The startup focused on developing the Smart House?!
There have been many technological advances to fundamentally alter the way we experience our day-to-lives: the internal-combustion engine, electric lights, the telephone, et al. Since the dawn of the personal computing revolution, such leaps forward have only seemed to increase in frequency. Consider the past decade alone- whether it’s Amazon and shopping, Apple’s iPod and music, or Facebook and social interaction, the complexion of the “first world” and the devices meant to help us navigate it seem to be arriving at a faster and faster clip, as entrepreneurs make for a new kind of California gold rush via Silicon Valley.
Of several potential next steps toward personalized innovation, one area drawing significant hype has to do with the concept of a “smart house” that can control everything from thermostats to coffee makers. Enter Ivee, an LA-based startup founded by Jonathon Nostrant in 2011. Initially, the company aimed to compete with the likes of Amazon’s Echo with a small microphone-like device with the capability to control multiple rooms. Now, after a partnership with the Nest thermostat-control system, Ivee has released another gizmo to connect with the modern family’s myriad of “smart” devices, this time in the form of an alarm clock called Sleek.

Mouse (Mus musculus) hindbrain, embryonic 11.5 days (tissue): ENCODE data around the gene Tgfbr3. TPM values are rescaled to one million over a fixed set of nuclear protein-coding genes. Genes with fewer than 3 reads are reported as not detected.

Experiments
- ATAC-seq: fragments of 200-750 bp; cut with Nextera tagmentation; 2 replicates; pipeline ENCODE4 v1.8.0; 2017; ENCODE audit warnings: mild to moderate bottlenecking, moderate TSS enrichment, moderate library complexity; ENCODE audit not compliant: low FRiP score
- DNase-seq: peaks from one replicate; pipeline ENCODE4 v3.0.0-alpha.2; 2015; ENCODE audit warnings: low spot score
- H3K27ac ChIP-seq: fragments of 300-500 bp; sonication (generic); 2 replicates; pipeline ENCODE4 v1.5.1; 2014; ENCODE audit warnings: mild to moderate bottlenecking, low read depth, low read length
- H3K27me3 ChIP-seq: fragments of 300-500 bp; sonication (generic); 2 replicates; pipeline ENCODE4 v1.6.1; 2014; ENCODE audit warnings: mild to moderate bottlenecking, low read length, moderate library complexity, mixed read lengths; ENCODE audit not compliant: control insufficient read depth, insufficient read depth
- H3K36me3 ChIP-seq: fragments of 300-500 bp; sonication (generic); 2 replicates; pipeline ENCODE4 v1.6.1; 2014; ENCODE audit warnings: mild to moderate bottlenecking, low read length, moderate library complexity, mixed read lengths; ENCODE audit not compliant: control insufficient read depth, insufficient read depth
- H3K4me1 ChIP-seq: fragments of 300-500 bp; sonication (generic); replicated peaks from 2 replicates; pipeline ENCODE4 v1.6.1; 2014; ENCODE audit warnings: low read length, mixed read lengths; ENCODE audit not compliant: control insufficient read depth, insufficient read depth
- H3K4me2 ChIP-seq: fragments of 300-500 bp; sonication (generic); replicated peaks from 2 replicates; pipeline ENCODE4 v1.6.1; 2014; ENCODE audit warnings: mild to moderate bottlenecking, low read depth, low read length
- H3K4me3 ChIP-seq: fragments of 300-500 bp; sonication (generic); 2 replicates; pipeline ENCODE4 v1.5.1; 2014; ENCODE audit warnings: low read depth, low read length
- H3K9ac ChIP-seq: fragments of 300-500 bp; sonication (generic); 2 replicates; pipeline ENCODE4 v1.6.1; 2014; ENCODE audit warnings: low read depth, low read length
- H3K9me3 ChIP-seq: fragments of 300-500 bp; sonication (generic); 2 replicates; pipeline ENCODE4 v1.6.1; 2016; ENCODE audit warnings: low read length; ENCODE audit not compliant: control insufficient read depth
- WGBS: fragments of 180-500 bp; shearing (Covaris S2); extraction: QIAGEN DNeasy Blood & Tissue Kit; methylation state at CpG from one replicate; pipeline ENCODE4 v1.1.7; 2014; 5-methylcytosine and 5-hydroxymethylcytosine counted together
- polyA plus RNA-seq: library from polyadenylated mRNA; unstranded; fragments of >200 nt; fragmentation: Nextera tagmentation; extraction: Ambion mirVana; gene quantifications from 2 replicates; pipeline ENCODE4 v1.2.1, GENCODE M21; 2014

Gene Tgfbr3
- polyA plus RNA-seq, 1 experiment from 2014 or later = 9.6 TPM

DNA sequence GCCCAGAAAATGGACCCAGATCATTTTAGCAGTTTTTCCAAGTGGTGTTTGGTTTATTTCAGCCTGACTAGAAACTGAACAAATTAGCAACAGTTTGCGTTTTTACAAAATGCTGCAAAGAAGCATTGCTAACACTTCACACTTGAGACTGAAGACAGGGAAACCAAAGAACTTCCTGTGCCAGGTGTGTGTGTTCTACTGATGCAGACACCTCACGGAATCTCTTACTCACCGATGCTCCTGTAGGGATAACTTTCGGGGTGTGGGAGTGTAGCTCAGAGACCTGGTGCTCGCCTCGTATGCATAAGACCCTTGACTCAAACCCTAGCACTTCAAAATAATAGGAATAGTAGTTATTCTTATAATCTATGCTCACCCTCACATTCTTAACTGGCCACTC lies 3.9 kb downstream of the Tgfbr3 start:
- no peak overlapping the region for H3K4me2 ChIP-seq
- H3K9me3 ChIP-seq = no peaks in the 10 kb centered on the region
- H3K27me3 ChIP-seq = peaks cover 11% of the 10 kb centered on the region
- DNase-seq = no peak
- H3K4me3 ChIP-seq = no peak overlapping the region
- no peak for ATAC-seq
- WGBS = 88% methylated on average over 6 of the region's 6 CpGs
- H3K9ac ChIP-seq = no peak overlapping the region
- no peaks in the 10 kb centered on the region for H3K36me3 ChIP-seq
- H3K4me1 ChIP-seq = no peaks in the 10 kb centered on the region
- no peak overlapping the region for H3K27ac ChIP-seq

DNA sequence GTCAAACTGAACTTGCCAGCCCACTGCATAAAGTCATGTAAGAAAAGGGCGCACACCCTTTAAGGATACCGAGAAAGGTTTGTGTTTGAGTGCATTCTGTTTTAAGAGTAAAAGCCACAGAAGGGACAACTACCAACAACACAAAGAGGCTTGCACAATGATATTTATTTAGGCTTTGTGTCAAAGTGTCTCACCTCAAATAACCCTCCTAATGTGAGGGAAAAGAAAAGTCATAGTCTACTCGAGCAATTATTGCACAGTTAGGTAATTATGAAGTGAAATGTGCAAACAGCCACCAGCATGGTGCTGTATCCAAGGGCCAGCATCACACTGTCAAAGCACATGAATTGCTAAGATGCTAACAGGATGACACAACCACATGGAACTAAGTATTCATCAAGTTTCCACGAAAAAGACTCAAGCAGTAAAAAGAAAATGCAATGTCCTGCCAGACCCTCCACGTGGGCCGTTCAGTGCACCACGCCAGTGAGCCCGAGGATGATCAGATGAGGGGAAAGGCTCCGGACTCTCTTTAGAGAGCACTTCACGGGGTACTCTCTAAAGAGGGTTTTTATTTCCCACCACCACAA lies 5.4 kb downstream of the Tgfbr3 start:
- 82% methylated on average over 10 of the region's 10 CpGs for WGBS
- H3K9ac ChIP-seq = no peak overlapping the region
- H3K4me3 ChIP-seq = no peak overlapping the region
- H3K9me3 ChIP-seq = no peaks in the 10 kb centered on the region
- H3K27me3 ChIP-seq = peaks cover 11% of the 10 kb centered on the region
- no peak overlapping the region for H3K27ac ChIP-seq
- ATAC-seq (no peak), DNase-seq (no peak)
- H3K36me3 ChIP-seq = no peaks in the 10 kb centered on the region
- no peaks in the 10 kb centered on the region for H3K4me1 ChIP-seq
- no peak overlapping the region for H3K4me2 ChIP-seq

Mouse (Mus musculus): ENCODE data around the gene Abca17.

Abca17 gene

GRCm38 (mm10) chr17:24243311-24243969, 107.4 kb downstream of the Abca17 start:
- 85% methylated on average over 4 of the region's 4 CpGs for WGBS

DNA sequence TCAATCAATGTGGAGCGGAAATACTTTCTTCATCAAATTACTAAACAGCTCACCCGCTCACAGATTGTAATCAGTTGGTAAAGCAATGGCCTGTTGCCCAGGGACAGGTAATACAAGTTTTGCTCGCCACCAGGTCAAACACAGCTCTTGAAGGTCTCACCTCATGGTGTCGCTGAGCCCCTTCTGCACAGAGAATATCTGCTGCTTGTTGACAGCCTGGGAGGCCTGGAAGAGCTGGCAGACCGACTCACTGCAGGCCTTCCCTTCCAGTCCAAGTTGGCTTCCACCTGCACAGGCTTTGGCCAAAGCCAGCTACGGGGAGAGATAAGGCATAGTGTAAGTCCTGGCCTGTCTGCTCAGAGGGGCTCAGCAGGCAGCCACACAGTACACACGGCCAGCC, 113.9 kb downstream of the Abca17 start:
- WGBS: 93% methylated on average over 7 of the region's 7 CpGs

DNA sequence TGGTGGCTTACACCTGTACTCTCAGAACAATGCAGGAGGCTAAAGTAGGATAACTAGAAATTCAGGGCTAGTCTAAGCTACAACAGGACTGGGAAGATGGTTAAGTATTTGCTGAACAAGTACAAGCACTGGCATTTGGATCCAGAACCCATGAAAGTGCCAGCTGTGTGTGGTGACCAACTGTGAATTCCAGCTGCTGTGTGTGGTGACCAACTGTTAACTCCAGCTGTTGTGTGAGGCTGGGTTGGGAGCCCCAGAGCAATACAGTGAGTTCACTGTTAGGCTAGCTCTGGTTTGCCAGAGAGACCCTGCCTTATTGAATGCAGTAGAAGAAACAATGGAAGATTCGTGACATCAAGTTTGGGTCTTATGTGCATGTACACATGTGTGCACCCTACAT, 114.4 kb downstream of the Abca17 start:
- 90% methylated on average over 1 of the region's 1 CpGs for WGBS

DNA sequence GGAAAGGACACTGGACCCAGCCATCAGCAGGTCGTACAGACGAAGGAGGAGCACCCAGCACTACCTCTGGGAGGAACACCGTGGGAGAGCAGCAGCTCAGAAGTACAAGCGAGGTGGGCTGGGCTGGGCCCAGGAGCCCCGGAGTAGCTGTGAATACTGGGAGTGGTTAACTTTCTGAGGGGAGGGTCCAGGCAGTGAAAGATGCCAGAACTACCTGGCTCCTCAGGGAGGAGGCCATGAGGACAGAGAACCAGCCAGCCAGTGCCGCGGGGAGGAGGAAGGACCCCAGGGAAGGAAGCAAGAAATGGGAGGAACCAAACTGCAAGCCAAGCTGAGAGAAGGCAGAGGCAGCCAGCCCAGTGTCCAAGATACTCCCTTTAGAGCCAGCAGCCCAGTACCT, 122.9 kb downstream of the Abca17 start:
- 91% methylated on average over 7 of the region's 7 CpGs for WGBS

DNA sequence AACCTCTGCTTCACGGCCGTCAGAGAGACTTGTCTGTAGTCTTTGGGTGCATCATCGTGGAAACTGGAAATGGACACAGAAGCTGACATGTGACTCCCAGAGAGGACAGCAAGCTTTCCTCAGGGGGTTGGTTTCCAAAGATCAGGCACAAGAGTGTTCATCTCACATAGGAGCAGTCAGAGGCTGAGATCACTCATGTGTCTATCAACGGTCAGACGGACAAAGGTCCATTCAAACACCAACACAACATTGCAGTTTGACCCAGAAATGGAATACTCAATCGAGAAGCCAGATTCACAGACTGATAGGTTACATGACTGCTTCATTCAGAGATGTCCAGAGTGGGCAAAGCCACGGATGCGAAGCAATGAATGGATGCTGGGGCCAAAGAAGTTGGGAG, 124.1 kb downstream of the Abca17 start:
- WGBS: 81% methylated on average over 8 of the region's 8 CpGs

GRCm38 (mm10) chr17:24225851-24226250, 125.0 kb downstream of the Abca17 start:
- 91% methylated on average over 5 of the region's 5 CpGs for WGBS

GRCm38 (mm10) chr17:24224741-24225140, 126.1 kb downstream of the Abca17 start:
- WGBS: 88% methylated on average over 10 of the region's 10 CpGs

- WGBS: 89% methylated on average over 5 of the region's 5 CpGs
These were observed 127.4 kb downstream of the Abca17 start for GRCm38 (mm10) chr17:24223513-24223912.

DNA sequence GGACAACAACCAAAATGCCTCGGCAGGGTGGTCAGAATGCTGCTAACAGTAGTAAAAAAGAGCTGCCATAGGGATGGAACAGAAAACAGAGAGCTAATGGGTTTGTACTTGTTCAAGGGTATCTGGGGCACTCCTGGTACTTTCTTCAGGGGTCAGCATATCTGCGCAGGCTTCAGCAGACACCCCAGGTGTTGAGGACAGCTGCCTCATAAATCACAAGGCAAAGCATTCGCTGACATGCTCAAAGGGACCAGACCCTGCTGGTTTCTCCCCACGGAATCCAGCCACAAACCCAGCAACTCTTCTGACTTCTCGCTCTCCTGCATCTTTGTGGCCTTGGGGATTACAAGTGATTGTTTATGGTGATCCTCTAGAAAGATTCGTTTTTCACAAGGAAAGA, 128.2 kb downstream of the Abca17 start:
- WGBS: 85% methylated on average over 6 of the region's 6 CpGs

“The inspiration for Ivee originally came from the fact that we love the idea of a voice-activated personal assistant,” Nostrant said. “Think J.A.R.V.I.S from Iron man. We have seen this virtual assistant portrayed time and time again in science fiction. We first saw an opportunity to emulate this concept in our alarm clock and eventually bring it to your connected home.” Ivee has already established compatibility with third-party devices like WeMo, Wink, and the Logitech Harmony, and users will be able to ask questions in addition to giving commands.
To that point, it seems that one noticeable problem is one shared by several other pieces of voice-recognition hardware: difficulty recognizing slightly-irreverent, specific words like town names. “Ivee could do everything we asked of it when we followed the command list, such as turning on the radio, setting alarms, and adjusting volume and brightness settings, but it had difficulty in recognizing city names,” said PC Magazine in its’ review of the Sleek. “For example, I asked what time it was in Brooklyn, and it told me the time in Upland, California.”
Despite those drawbacks, Ivee has potential to be of great help to people with difficulty functioning in their homes. “By creating a voice-controlled gadget that connects to various devices in the home, Ivee is helping the elderly and people with disabilities have greater control over the devices they use regularly, such as lights or the television,” said Entrepreneur Magazine in its review. Nostrant agrees, insisting that his company will be at the forefront of what will eventually be a ubiquitous feature of our lives. “A lot of our product design looks intelligent and futuristic,” Nostrant said. “We started in the alarm clock niche but we are evolving past that, where although it still has many of the same features, it’s going to be so much more.”